Michelle S. Troche, PhD/CCC-SLP, has been awarded a CurePSP Venture Grant for her research project titled “Developing Treatments for Swallowing and Communication Deficits in Progressive Supranuclear Palsy (PSP).”
This project won the approval of the Scientific Advisory Board for its strong scientific merits and great impact on PSP patients’ quality of life. Swallowing and communication disorders related to PSP significantly reduce quality of life for patients and make death related to aspirational pneumonia more likely. This study will attempt to better understand these issues and improve treatment techniques.
“CurePSP hopes to establish new core guidelines for PSP patient care based on this project.”
Swallowing impairments stemming from PSP result in marked health decrements, and communication deficits can result in an inability to communicate wants and needs, leading to social isolation and emotional distress. Speech-Language Pathologists (SLPs) play a key role in the management and treatment of swallowing and communication deficits in this population. SLPs are challenged by a scarcity of literature available regarding the specific deficits that people with PSP have related to airway protection and communication deficits, making it difficult to determine the best way to treat these problems.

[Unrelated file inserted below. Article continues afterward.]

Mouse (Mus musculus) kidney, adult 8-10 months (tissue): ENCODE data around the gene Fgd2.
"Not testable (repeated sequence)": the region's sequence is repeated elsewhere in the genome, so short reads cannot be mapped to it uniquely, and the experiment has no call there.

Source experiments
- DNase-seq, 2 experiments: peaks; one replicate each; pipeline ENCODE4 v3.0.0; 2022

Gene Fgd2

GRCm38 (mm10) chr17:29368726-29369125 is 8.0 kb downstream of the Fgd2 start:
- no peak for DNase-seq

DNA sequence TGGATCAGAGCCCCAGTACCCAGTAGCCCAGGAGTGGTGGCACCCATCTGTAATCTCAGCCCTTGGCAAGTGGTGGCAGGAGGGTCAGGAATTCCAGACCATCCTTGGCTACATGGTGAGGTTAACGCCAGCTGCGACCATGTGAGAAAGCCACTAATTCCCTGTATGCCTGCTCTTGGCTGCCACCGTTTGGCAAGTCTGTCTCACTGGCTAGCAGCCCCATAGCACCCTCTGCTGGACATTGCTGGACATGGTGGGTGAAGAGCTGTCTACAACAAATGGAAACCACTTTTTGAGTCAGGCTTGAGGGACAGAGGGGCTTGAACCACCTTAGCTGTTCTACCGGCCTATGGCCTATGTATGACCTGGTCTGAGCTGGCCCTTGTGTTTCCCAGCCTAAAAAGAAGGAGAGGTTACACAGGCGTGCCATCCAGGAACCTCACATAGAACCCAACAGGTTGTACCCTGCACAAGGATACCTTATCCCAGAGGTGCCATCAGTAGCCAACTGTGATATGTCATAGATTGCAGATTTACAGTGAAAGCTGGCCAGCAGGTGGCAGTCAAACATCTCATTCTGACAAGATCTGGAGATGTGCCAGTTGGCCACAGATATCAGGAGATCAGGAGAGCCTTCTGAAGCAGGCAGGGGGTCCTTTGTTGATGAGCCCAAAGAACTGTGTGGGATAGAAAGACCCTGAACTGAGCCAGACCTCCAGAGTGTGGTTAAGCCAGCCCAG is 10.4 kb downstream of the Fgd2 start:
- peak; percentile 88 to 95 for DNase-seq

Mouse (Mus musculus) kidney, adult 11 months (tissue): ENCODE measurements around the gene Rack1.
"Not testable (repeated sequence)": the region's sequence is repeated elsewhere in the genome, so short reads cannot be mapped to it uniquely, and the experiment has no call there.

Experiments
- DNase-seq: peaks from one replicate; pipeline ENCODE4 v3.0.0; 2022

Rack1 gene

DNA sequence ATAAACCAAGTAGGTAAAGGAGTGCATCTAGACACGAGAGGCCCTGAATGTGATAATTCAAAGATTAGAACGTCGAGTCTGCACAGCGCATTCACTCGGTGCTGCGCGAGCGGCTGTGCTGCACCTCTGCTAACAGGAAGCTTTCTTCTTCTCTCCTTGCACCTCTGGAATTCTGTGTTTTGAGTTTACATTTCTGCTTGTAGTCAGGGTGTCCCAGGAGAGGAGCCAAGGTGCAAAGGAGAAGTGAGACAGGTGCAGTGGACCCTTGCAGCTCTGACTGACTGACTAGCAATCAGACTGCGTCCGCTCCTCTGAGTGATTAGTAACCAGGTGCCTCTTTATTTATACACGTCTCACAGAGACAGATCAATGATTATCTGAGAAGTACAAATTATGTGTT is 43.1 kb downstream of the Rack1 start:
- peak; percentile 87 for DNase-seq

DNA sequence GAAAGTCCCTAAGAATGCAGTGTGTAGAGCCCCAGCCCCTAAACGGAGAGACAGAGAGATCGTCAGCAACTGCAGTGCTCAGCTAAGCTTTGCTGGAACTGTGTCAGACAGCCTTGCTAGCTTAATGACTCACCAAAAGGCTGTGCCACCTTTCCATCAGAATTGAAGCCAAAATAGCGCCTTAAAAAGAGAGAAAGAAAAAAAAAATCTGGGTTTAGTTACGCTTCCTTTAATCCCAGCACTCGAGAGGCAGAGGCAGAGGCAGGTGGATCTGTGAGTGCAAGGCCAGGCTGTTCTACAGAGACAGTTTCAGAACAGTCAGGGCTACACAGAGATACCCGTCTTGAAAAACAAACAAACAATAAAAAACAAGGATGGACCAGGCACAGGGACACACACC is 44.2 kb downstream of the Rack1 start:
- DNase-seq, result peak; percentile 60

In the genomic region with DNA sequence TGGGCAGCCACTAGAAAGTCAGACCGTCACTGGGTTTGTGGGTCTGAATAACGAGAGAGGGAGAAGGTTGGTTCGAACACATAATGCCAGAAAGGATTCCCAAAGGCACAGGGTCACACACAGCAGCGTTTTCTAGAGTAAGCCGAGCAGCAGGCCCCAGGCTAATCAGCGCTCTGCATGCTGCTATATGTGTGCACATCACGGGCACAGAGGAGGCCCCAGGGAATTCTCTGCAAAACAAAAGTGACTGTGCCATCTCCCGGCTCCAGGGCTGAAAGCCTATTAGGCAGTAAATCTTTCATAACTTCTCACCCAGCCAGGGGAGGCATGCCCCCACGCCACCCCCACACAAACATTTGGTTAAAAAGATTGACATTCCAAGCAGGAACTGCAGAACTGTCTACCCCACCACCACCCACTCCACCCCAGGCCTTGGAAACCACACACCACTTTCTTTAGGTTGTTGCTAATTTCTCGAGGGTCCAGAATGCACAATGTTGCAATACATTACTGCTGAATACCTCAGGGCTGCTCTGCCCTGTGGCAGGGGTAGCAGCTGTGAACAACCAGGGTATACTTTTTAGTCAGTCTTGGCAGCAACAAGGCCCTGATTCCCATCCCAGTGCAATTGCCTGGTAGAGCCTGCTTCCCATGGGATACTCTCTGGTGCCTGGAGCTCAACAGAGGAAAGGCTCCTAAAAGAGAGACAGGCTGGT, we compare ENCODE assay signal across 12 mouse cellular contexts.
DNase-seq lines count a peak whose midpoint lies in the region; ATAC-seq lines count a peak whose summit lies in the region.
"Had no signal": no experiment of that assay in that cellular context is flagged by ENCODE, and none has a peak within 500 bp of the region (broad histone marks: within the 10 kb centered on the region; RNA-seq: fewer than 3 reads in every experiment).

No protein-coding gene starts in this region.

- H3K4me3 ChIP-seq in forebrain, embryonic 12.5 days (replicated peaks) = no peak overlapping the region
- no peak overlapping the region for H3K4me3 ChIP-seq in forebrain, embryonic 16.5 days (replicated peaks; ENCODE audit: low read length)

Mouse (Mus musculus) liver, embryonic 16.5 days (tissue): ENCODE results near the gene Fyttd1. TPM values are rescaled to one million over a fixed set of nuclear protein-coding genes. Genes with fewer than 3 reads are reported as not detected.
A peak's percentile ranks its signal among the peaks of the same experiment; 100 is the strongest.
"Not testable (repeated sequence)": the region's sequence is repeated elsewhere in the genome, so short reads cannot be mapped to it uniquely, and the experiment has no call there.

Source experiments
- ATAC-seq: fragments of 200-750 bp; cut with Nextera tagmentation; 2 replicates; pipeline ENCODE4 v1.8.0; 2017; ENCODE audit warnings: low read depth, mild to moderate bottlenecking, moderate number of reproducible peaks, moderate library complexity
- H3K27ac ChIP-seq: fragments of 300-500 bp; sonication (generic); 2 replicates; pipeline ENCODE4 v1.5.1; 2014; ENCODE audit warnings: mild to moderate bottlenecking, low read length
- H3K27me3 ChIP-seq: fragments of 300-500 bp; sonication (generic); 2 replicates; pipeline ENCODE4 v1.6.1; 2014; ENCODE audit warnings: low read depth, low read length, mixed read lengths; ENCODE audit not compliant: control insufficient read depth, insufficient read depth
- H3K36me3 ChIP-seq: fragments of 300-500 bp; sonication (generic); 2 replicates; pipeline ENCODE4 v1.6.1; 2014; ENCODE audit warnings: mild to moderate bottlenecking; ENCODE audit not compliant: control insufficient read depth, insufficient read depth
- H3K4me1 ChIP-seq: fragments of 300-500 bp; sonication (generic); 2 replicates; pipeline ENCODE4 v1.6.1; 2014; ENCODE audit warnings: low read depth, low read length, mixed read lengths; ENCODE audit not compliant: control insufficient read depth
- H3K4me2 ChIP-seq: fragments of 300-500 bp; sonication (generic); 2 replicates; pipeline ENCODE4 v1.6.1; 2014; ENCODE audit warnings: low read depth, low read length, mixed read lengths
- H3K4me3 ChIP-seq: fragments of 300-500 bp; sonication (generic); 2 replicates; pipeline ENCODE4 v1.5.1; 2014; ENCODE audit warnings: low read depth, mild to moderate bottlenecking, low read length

The overall goal of this research is to reduce death and sickness secondary to aspiration pneumonia and improve quality of life in people with PSP. The specific goal is to better understand the difficulties that people with PSP have when it comes to swallowing, cough and communication. Dr. Troche will also test whether people with PSP can participate in treatment techniques that have been found to improve swallowing, cough and communication in people with Parkinson’s disease and stroke.
This study will be run on a sample pool of 30 people with PSP. The participants will undergo reflex cough testing and a swallowing test as well as paper-pencil tests of communication. Participants will also try a variety of treatment techniques and see how easy or hard they are to perform. Gathering this information will help to develop better ways of evaluating and managing swallowing, cough and communication dysfunction in PSP. CurePSP hopes to establish new core guidelines for PSP patient care based on this project.